Letters

Letters 04-14-14

Benishek Inching

Regarding “Benishek No Environmentalist” I agree with Mr. Powell’s letter to the editor/ opinion of Congressman Dan Benishek’s poor environmental record and his penchant for putting corporate interests ahead of his constituents’...

Climate Change Warning

Currently there are three assaults on climate change. The first is on the integrity of the scientists who support human activity in climate change. Second is that humans are not capable of affecting the climate...

Fed Up About Roads

It has gotten to the point where I cringe when I have to drive around this area. There are areas in Traverse City that look like a war zone. When you have to spend more time viewing potholes instead on concentrating on the road, accidents are bound to happen...

Don’t Blame the IRS

I have not heard much about the reason for the IRS getting itself entangled with the scrutiny of certain conservative 501(c) groups (not for profit) seeking tax exemption. Groups seeking tax relief must be organizations that are operated “primarily for the purpose of bringing about civic betterment and social improvements.”


Home · Articles · News · Region Watch · Bicentennial Barn
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Bicentennial Barn

- September 1st, 2005
For nearly 30 years motorists have thrilled to the sight of the Bicentenniel Barn on M-22 near Port Oneida, north of Glen Arbor in Leelanau County. But the paint on this nationally-recognized art treasure owned by Susan Shields has faded almost entirely away, so volunteers are being sought for its restoration. This weekend, Sept. 3-5, volunteers are being sought for scraping, painting, structural support, carpentry and other fix-ups. Musicians are also being sought to entertain the volunteers. Anyone logging 10 hours of volunteer time becomes a “Barn Buddy” and will be invited to a volunteer picnic on September 5, as well as a gala celebration of the completed project, slated for July 4, 2006. In October there will be a contest for a painting on the barn‘s north side. If you‘d like to lend a hand, contact Bill Dungjen via email at bill@lakeshoretitle.net or visit www.restorethebarn.org. Or, just show up, beginning at noon, Sept. 3-5.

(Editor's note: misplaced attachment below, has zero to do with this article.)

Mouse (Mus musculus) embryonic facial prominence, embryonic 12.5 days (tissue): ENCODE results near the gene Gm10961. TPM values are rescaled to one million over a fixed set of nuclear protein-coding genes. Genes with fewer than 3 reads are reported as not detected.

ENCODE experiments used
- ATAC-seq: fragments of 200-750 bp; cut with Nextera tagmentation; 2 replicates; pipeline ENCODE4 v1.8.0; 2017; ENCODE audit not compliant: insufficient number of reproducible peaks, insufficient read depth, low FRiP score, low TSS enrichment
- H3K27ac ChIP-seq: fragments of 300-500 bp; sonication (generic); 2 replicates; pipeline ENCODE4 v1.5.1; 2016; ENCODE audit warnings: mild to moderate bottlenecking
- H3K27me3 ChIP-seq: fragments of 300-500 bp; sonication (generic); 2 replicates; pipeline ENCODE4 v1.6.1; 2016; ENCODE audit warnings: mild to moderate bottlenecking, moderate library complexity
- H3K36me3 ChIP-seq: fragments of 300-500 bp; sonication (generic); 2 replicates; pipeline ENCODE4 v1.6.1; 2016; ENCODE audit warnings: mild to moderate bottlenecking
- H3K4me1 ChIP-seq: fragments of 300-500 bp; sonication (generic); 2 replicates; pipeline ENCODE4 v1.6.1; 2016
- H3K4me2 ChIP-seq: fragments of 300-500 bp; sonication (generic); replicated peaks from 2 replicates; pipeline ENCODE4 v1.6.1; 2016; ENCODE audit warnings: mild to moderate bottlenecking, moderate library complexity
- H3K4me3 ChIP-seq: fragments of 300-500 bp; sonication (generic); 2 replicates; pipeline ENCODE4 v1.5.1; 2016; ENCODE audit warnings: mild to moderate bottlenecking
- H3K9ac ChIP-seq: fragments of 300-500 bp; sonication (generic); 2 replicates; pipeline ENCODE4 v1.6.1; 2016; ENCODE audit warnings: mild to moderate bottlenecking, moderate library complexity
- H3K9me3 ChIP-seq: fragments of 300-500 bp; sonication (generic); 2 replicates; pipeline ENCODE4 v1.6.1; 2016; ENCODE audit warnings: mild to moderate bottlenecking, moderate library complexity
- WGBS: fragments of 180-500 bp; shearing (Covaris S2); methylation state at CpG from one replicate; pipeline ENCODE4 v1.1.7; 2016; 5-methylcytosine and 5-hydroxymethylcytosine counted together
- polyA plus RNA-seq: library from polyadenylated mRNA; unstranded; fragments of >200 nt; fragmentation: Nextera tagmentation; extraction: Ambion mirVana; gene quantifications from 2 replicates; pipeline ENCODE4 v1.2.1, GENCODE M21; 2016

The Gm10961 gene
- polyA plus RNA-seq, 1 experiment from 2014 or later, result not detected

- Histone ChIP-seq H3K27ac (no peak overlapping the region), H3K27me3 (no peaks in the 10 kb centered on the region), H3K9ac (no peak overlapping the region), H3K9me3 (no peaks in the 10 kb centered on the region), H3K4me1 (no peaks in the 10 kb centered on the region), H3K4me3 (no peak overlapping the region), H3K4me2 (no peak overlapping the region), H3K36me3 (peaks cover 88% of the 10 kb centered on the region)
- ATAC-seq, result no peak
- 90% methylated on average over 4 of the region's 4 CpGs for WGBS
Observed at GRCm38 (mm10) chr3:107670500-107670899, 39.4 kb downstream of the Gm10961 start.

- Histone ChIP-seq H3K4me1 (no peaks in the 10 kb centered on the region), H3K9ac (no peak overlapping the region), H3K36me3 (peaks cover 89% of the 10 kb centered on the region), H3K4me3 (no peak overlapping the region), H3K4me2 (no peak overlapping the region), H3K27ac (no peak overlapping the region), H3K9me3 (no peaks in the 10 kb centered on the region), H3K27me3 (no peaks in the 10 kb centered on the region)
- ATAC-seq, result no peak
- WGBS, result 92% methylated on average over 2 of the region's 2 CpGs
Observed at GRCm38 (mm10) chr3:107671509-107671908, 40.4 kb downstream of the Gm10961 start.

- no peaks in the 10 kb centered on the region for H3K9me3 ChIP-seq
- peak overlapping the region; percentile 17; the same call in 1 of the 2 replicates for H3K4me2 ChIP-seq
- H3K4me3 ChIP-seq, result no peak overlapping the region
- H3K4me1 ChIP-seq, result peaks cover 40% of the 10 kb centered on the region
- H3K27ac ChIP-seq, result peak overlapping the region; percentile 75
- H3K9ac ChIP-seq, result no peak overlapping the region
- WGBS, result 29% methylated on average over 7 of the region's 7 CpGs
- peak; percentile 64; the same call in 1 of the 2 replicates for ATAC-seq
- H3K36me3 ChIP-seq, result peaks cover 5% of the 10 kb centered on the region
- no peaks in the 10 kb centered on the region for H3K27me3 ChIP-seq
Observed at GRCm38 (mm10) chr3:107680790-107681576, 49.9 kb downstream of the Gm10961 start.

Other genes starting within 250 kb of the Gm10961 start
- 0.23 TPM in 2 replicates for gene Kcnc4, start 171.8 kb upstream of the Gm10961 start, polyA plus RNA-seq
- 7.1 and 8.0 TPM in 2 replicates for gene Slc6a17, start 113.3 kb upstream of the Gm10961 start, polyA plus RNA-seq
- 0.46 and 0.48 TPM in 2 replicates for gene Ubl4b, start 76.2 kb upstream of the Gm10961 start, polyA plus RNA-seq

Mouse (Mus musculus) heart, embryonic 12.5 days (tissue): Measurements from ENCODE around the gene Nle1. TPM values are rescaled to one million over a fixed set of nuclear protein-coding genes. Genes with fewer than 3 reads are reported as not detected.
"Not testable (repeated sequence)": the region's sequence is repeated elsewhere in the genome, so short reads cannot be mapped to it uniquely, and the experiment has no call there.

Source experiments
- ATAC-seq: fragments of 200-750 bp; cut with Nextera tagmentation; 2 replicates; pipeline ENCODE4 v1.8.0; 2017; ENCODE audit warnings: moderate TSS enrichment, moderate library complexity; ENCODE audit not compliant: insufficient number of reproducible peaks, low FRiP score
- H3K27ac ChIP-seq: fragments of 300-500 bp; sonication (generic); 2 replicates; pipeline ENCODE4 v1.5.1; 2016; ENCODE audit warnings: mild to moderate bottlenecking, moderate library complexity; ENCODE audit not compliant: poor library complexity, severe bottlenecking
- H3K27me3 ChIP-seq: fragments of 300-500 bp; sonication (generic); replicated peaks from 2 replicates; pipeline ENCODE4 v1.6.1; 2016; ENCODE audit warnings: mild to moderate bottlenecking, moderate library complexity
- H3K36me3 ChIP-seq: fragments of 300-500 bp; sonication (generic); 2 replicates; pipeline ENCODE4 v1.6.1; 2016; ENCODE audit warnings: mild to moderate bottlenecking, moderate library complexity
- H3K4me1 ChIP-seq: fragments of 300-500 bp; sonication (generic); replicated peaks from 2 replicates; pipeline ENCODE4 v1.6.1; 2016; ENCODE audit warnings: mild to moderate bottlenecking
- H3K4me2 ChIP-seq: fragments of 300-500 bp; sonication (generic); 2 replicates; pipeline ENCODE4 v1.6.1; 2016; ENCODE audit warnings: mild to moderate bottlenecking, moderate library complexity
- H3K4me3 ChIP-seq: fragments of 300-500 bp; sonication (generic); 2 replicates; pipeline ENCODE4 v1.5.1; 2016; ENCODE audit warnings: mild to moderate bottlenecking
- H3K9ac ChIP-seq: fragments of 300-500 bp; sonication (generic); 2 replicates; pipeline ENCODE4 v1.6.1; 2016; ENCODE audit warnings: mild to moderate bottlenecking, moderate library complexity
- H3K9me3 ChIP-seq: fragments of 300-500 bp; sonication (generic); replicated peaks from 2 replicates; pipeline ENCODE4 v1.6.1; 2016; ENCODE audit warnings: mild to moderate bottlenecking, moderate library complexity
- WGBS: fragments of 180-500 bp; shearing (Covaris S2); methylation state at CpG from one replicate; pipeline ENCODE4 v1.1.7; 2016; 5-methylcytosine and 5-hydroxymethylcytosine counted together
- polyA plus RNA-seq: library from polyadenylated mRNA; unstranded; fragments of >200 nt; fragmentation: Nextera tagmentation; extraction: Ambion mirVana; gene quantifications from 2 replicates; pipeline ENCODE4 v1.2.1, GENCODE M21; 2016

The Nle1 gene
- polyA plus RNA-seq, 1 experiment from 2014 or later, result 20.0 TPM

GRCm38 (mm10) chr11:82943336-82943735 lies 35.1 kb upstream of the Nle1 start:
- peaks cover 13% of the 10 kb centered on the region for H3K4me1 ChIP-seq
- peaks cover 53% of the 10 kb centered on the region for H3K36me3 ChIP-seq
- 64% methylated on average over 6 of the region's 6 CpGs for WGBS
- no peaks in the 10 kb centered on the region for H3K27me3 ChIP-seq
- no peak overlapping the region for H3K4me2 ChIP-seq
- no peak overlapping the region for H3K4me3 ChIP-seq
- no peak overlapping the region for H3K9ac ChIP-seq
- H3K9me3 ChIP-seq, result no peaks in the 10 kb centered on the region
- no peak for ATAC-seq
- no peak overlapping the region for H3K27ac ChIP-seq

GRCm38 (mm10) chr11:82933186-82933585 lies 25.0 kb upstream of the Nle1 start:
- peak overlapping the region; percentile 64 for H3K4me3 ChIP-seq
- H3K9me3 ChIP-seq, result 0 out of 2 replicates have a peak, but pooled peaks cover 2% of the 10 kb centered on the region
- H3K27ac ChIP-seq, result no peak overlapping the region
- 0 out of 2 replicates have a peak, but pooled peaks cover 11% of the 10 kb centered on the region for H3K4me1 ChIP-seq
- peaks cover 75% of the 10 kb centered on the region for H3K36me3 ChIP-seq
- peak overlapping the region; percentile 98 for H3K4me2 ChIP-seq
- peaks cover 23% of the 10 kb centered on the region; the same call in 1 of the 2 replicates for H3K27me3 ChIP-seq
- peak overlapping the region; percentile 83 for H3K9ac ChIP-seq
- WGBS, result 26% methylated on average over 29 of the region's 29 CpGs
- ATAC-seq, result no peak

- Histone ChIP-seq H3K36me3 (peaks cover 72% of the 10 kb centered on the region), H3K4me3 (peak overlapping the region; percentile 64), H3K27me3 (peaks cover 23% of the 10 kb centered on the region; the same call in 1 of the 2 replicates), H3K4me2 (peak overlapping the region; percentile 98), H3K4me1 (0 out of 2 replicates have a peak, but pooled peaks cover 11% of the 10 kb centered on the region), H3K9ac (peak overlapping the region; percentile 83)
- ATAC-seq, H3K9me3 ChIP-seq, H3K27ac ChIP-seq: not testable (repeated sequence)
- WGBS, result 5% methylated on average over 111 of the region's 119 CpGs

ON A ROLL: Members of TART (Traverse Area Recreation Trails) celebrated a new trail extension along the railroad right-of-way between Lautner Road and M-72 East in Acme last week. Combined with roadside improvments along Bunker Hill Road, the new trail will link the Grand Traverse Resort, Vasa Trailhead, and Williamsburg areas to the trail network in Traverse City. Work is also well underway on a new trail along the east side of Boardman Lake, running south from the district library.

HOMEGROWN TALENT Liz Ahrens has been named Executive Director of the Crooked Tree Arts Center in Petoskey after being determined as best choice for the position out of candidates from all over the Midwest. Liz replaces retiring director Dale Hull.
Crooked Tree‘s search committee said Ahren‘s leadership and communication skills, drive and passion for the arts in her role as PR Director made her the best choice to guide the arts center.
HATS OFF to local musicians Mike Moran and Brian Whitscell, who won top honors in the 2005 Michigan Songwriters Contest.
Mike Moran won second place with “I Can’t Make Everybody Happy,” and Brian Whitscell won third for “All I’ll Ever Ask,” which he co-wrote with David Runyan of Bellaire. Kelly Shively of Petoskey also won an honorable mention for “And the People Danced.”
Moran has performed throughout the Midwest, opening for Bob Dylan and Willie Nelson. He was named “Best New Artist” by Northern Express readers in 2004. His winning song was also named “Best Song of the Month” in November 2004 by Songwriters’ Universe of Los Angeles.
Runyan and Whitscell started writing songs together about seven years ago. Their songs have been featured on “Northern Michigan Rocks, Vol. 1-3,“ produced by WKLT-FM. Both Dave and Brian are professional sound engineers.The contest drew about 500 entries from across the state, competing for 13 prizes.

A group of adventurers in the Upper Peninsula are making a trek by kayak, canoe and on foot from Lake Superior to Lake Michigan‘s Green Bay to raise awareness of the threat that metallic sulfide mining poses to Great Lakes Waters.
Here, Rob Cadmus explains the headwaters route within the McCormick Wilderness of the Ottawa National Forest.
Plans for sulfide mining could flush the region‘s watersheds with sulfuric acid, say members of Northwoods Wilderness Recovery and the Upper Peninsula Environmental Coalition. In addition to damaging the region‘s rivers, streams and wetlands, the flow of acid could impact the Great Lakes.
But the infusion of mining jobs is an incentive to many in the U.P., even if they last only a predicted seven years.
Activists claim the jobs incentive is a “boom & bust“ gambit that will harm the U.P. in the long run by damaging the environment and tourism.
 
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